20211101 Gabby United Way 001.jpg

Cliff Williams / The Outlook Gabby Witherington poses with Lake Martin Area United Way executive director Sharon Fuller and staff while taking a break from his 100-hole golf marathon Monday.

Every year Stillwaters golf professional Gabby Witherington races around the golf course for the Lake Martin Area United Way.

Witherington, like so many other golf course professionals, use a 100-hole marathon to raise money for a good cause. Witherington was trying to decide what cause when he ran across

Lake Martin Area United Way executive director Sharon Fuller at a Dadeville Kiwanis meeting where he is a member.

“There are so many great causes that are worthy,” Witherington said. “I just prayed about it that morning for God to put it on my heart and make it obvious. I went to Kiwanis and she was the speaker. I said right then I knew who to give it to.”

Five years later the golfing marathon is still going. It started out with a goal of raising $3,500 and has grown to raising more than $6,000 this year for the Lake Martin Area United Way campaign. A lot of the donations Witherington gets are from StillWaters residents and Stillwaters Golf Club members. There is also the Dadeville Kiwanis Club.

“I do so much with Kiwanis, I do everything they ask; I keep giving and giving,” Witherington said. “It’s the same with the members here. I’m always asking them to play in my events. What I tell them is this is the one time of the year I’m going to ask you for money and all you get is the feeling of benefiting a great cause. They don’t have a chance to win prize money. They don’t have a chance to play. They don’t come out and play 100 holes with me.”

By noon Monday Witherington had played 59 holes and was taking a lunch break sharing stories with Fuller about how he plays 100 holes in a day.

“I play speed golf in the morning and now members and the public are on the course, so I’m bouncing all over the place trying to find a hole where we are not interrupting anybody,” Witherington said. “I’ve got plenty of daylight so I’ll be on cruise control.”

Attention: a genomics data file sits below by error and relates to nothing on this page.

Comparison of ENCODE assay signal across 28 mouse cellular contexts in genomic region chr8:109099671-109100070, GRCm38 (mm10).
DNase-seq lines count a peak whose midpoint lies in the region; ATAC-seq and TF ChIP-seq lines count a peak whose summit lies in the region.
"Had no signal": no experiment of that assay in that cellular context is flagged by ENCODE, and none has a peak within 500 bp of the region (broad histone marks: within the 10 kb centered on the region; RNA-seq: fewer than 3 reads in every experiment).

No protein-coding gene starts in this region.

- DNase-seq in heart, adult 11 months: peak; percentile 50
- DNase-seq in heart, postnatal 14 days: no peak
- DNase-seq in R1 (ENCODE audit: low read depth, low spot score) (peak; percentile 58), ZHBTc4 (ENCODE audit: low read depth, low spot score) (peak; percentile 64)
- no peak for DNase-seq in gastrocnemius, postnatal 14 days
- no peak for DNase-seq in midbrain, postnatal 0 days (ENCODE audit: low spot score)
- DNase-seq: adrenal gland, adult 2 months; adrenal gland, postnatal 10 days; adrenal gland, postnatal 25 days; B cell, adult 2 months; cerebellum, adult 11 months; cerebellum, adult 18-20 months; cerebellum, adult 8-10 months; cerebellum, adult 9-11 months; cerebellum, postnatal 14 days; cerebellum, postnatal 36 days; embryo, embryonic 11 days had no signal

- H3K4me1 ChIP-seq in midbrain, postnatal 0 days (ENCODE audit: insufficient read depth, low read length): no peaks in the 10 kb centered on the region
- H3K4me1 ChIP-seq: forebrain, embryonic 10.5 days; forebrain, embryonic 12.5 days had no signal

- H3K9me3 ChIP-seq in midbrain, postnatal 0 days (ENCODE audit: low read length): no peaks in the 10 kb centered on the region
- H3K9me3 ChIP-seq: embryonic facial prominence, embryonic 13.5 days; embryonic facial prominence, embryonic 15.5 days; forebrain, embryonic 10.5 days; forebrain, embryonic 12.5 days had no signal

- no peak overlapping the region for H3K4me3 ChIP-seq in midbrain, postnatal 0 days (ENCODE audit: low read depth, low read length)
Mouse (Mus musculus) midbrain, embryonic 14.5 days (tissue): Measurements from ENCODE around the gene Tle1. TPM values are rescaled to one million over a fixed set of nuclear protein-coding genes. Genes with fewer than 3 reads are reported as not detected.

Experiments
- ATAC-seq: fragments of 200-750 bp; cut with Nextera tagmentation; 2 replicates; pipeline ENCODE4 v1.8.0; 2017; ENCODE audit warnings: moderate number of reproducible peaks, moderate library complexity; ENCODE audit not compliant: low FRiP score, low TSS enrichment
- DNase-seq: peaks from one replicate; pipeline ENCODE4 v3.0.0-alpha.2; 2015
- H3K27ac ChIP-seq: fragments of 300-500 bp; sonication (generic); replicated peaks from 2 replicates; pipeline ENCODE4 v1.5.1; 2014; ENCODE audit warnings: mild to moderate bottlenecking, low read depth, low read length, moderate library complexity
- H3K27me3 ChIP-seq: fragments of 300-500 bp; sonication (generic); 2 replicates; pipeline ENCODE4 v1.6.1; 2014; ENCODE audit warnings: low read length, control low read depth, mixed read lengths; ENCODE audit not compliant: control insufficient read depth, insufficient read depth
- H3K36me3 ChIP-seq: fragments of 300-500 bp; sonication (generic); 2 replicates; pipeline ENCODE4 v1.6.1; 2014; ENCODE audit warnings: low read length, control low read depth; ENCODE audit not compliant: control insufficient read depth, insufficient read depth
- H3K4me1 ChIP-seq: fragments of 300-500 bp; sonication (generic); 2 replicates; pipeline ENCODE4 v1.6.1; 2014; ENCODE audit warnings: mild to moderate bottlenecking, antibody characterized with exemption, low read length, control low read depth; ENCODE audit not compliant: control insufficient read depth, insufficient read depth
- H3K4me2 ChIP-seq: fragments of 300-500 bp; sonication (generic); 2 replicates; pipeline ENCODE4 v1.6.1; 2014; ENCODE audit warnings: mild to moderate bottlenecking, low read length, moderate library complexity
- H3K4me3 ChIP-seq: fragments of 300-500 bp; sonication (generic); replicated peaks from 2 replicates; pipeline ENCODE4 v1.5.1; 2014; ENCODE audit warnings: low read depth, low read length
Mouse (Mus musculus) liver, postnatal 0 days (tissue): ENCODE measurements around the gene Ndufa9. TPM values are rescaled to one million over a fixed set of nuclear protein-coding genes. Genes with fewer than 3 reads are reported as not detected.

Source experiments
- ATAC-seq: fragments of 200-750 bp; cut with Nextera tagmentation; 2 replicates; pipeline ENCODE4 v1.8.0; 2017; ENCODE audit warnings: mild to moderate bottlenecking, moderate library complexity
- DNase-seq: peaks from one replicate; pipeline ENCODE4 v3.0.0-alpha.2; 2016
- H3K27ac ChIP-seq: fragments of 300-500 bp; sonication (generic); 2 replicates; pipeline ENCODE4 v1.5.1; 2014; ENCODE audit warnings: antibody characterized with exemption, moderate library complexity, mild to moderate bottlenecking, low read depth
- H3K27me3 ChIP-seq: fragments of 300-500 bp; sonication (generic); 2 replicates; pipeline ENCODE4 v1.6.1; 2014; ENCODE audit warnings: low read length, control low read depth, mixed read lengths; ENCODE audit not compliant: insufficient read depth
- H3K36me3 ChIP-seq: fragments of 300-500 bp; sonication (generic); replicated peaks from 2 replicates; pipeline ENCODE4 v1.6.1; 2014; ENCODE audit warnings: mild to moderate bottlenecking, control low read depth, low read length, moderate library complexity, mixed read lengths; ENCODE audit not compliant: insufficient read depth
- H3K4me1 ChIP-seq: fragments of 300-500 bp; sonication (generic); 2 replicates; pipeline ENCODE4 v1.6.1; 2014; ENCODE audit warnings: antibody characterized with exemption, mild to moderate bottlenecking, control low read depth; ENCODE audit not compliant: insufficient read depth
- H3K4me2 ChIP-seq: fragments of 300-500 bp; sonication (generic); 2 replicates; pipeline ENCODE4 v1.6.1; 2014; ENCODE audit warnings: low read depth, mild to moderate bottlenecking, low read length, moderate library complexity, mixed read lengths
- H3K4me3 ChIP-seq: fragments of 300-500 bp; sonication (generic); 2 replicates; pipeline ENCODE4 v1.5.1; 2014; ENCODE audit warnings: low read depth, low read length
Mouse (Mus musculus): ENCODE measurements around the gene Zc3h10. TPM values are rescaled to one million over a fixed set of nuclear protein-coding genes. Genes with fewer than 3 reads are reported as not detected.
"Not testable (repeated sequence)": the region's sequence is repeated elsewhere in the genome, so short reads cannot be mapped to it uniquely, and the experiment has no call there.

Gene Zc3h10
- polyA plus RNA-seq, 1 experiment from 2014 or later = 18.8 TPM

Witherington starts his annual 100-hole marathon before sunrise.

“If I can get enough light to where I can see the ball and follow its movement just slightly, I will start,” Witherington said. “I know where I normally land. I can go out and find my ball.”

This year started without a natural alarm clock Witherington found on his first hole of the marathon.

“I found my ball in the rough after the first shot,” Witherington said. “I never knew that turkeys roost in trees. When I hit that second shot, it freaked him out. It’s just dusk. I hit that shot and he went ‘blahhahabulla’. I’m down on my knees and I’m like, ‘They are not going to make any money cause I only did half a hole. Don’t let me die.’”

Witherington has conquered even more golf in a day, but it was before his joints required a little help. A professional at Old Overton was going to do 200 holes in a day and Witherington wasn’t going to let go of a record.

“If he is going to do 200, I’m going to do 200,” Witherington said. “That’s different than 100. With 100 I can blaze in the morning and slow down the rest of the day because I’m not going to run out of daylight.”

With 200 holes in a day Witherington had to stay on the course from before sunrise to sunset. It happened to be at Stillwaters before he was doing the marathon for the United Way.

“We were going to close the old course,” Witherington said. “I did the marathon the day after it closed.”

With no other golfers on the course and the greens about to be torn apart, Witherington was able to drive up on the greens almost putting from behind the steering wheel of a golf cart. The effort required changing golf carts on the go too.

“I was radioing my assistant pro, ‘Ok I made three rounds with this cart, bring me another cart, bring a sandwich, two Reeses and chips and a Coke,” Witherington said. “While I’m running to the tee box, he is switching my bag to the new cart. We had to synchronize everything.”

Witherington found out the pro at Old Overton had done either 206 or 216 holes, but he couldn’t let a long day get in the way.

“I’m like I got to do 217,” Witherington said. “I had about 20 minutes of daylight left when I finished. I didn’t stop all day. I was eating on the run. When I got done, the pit wizards helped me walk up the stairs. They were scared because they hadn’t seen Gabby like that before. They were like he shouldn’t drive home. I was younger then.”

Fuller is proud Witherington has continued on with the marathon as it provides a way to get the message of the United Way out and raise much needed funds for its 27 agencies.

“In doing it, we have a lot more people who know about United Way because of this fundraiser,” Fuller said. “They may not typically see our stories or agencies. I can’t thank him enough.”

Cliff Williams is a staff writer for Tallapoosa Publishers.

Recommended for you